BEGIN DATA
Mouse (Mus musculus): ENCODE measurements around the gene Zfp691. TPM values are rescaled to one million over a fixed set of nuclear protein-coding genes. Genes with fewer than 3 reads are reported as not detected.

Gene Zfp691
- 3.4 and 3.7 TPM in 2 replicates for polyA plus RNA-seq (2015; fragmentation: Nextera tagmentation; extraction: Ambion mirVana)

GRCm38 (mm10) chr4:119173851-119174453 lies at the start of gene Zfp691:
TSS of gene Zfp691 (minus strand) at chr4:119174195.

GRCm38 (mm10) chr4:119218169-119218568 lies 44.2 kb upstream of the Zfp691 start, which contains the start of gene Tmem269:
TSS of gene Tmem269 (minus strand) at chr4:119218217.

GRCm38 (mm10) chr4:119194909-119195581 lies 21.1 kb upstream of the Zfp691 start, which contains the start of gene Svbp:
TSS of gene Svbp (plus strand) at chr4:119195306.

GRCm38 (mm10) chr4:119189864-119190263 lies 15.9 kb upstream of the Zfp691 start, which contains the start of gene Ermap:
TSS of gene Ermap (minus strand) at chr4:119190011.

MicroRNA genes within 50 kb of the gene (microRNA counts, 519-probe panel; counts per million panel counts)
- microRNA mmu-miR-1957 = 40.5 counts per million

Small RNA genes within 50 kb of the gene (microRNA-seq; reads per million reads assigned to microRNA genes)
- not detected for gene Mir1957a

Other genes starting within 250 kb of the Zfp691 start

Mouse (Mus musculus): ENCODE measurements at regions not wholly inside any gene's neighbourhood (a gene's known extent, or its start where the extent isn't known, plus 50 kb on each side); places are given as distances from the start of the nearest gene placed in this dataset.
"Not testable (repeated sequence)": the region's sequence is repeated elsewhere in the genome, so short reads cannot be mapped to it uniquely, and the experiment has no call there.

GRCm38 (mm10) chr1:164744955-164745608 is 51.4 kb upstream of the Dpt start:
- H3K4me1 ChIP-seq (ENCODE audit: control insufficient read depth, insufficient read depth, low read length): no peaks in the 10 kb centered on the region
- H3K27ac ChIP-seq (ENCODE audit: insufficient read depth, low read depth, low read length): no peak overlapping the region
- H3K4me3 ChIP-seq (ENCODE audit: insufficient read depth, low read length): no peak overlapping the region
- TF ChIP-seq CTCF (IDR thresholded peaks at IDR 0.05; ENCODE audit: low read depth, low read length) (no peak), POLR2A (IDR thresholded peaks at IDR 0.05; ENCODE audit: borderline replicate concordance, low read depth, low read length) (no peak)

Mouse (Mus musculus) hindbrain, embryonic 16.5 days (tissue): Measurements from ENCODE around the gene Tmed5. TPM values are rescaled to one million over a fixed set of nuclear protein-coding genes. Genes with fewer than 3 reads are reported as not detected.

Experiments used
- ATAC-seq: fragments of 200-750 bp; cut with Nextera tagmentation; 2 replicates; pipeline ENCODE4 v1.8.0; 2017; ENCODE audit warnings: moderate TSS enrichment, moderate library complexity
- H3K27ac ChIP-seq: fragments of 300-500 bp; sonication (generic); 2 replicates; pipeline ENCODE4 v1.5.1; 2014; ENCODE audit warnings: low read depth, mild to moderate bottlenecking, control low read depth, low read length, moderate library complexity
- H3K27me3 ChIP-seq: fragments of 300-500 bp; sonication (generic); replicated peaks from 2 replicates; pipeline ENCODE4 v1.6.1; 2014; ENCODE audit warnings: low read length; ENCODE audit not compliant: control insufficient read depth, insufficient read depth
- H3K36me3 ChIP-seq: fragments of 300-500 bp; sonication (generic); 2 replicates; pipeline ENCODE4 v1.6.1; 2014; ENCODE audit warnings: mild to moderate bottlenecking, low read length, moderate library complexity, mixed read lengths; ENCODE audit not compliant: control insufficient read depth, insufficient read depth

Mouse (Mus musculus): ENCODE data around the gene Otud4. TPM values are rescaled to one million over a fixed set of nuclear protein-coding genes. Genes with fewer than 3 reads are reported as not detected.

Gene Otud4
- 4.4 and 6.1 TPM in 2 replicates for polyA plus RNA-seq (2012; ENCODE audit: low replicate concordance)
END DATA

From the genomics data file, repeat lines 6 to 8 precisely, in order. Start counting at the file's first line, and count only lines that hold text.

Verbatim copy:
GRCm38 (mm10) chr4:119218169-119218568 lies 44.2 kb upstream of the Zfp691 start, which contains the start of gene Tmem269:
TSS of gene Tmem269 (minus strand) at chr4:119218217.

GRCm38 (mm10) chr4:119194909-119195581 lies 21.1 kb upstream of the Zfp691 start, which contains the start of gene Svbp: